This paper describes a method and setup to quickly and easily measure a model rocket engine's thrust curve using a computer data logger and force probe. Horst describes using Vernier's LabPro and force probe to measure the rocket engine's thrust curve; however, the method of attaching the rocket to the force probe is not discussed. We show how a…

  5. Parallel Curves: Getting There and Getting Back

    ERIC Educational Resources Information Center

    Agnew, A. F.; Mathews, J. H.

    2006-01-01

    This note takes up the issue of parallel curves while illustrating the utility of "Mathematica" in computations. This work complements results presented earlier. The presented treatment, considering the more general case of parametric curves, provides an analysis of the appearance of cusp singularities, and emphasizes the utility of symbolic…

  6. Electrical-Discharge Machining Of Curved Passages

    NASA Technical Reports Server (NTRS)

    Guirguis, Kamal S.

    1993-01-01

    Electrical-discharge machining (EDM) used to cut deep hole with bends. EDM process done with articulating segmented electrode. Originally straight, electrode curved as it penetrates part, forming long, smoothly curving hole. After hole cut, honed with slurry to remove thin layer of recast metal created by EDM. Breakage of tools, hand deburring, and drilling debris eliminated.

  7. Single curved fiber sedimentation under gravity

    Treesearch

    Xiaoying Rong; Dewei Qi; Guowei He; Jun Yong Zhu; Tim Scott

    2008-01-01

    Dynamics of single curved fiber sedimentation under gravity are simulated by using the lattice Boltzmann method. The results of migration and rotation of the curved fiber at different Reynolds numbers are reported. The results show that the rotation and migration processes are sensitive to the curvature of the fiber.

  8. Single curved fiber sedimentation under gravity

    Treesearch

    Xiaoying Rong; Dewei Qi; Junyong Zhu

    2005-01-01

    Dynamics of single curved fiber sedimentation under the gravity are simulated by using lattice Boltzmann method. The results of migration and rotation of the curved fiber at different Reynolds numbers are reported. The results show that the rotation and migration processes are sensitive to the curvature of the fiber.

  9. Mixture Modeling of Individual Learning Curves

    ERIC Educational Resources Information Center

    Streeter, Matthew

    2015-01-01

    We show that student learning can be accurately modeled using a mixture of learning curves, each of which specifies error probability as a function of time. This approach generalizes Knowledge Tracing [7], which can be viewed as a mixture model in which the learning curves are step functions. We show that this generality yields order-of-magnitude…

  10. Forces in the complex octonion curved space

    NASA Astrophysics Data System (ADS)

    Weng, Zi-Hua

    2016-04-01

    The paper aims to extend major equations in the electromagnetic and gravitational theories from the flat space into the complex octonion curved space. Maxwell applied simultaneously the quaternion analysis and vector terminology to describe the electromagnetic theory. It inspires subsequent scholars to study the electromagnetic and gravitational theories with the complex quaternions/octonions. Furthermore Einstein was the first to depict the gravitational theory by means of tensor analysis and curved four-space-time. Nowadays some scholars investigate the electromagnetic and gravitational properties making use of the complex quaternion/octonion curved space. From the orthogonality of two complex quaternions, it is possible to define the covariant derivative of the complex quaternion curved space, describing the gravitational properties in the complex quaternion curved space. Further it is possible to define the covariant derivative of the complex octonion curved space by means of the orthogonality of two complex octonions, depicting simultaneously the electromagnetic and gravitational properties in the complex octonion curved space. The result reveals that the connection coefficient and curvature of the complex octonion curved space will exert an influence on the field strength and field source of the electromagnetic and gravitational fields, impacting the linear momentum, angular momentum, torque, energy, and force and so forth.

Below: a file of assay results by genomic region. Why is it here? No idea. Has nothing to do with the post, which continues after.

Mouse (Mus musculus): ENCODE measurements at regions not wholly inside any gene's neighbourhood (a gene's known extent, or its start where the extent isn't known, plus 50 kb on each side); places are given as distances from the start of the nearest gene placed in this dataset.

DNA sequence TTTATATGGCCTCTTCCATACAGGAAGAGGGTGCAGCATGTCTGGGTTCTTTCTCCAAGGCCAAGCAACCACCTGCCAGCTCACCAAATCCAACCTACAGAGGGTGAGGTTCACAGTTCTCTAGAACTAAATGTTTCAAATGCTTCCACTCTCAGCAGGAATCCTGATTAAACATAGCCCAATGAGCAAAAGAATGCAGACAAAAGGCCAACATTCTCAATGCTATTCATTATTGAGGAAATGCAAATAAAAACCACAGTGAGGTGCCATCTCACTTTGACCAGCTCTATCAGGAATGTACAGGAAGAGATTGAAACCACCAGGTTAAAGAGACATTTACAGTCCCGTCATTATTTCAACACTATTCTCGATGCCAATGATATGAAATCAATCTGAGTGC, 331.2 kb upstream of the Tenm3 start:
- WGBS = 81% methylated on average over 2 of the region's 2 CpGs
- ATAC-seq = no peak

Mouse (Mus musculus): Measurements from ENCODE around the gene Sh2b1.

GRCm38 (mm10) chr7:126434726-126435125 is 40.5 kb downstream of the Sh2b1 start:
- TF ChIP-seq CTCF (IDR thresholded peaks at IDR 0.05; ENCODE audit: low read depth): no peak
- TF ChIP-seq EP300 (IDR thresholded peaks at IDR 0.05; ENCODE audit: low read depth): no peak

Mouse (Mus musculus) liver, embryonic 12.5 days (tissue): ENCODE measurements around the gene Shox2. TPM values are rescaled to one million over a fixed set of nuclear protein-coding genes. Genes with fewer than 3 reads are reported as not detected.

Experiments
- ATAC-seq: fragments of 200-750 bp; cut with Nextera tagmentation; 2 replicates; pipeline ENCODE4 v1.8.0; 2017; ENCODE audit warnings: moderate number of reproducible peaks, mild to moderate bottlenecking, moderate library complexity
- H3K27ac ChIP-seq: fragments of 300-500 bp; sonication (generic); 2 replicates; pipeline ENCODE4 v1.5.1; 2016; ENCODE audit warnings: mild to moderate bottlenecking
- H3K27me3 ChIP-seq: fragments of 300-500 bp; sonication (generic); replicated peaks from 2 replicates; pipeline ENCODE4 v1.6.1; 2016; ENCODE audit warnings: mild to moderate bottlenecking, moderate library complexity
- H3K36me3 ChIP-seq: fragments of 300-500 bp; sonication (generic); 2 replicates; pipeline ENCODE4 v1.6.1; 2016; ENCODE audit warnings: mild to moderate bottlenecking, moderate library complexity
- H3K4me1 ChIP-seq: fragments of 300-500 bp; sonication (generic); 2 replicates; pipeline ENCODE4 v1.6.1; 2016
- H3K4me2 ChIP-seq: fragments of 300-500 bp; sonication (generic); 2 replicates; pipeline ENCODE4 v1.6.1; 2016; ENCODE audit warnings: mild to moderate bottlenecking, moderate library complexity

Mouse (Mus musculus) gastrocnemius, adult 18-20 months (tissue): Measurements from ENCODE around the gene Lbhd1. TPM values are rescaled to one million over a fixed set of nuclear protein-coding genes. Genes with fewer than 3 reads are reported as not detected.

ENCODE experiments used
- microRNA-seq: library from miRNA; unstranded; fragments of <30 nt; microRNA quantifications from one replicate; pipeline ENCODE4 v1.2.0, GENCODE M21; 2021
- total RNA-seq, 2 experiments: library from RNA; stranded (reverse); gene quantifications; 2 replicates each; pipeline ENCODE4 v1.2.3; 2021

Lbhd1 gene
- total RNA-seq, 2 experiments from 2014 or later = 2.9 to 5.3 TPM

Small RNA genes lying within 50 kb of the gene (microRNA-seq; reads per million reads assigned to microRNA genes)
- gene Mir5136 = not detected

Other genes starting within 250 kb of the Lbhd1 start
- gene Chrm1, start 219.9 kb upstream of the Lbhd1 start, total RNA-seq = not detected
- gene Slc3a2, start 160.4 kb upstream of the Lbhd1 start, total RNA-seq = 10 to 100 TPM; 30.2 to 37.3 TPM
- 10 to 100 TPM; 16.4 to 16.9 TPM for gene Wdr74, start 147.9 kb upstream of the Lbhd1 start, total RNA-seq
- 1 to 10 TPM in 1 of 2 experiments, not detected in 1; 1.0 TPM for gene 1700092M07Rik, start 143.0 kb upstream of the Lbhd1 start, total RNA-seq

11. Forgetting Curves: Implications for Connectionist Models

    ERIC Educational Resources Information Center

    Sikstrom, Sverker

    2002-01-01

    Forgetting in long-term memory, as measured in a recall or a recognition test, is faster for items encoded more recently than for items encoded earlier. Data on forgetting curves fit a power function well. In contrast, many connectionist models predict either exponential decay or completely flat forgetting curves. This paper suggests a…

  12. Parallel Curves: Getting There and Getting Back

    ERIC Educational Resources Information Center

    Agnew, A. F.; Mathews, J. H.

    2006-01-01

    This note takes up the issue of parallel curves while illustrating the utility of "Mathematica" in computations. This work complements results presented earlier. The presented treatment, considering the more general case of parametric curves, provides an analysis of the appearance of cusp singularities, and emphasizes the utility of symbolic…

  13. Forgetting Curves: Implications for Connectionist Models

    ERIC Educational Resources Information Center

    Sikstrom, Sverker

    2002-01-01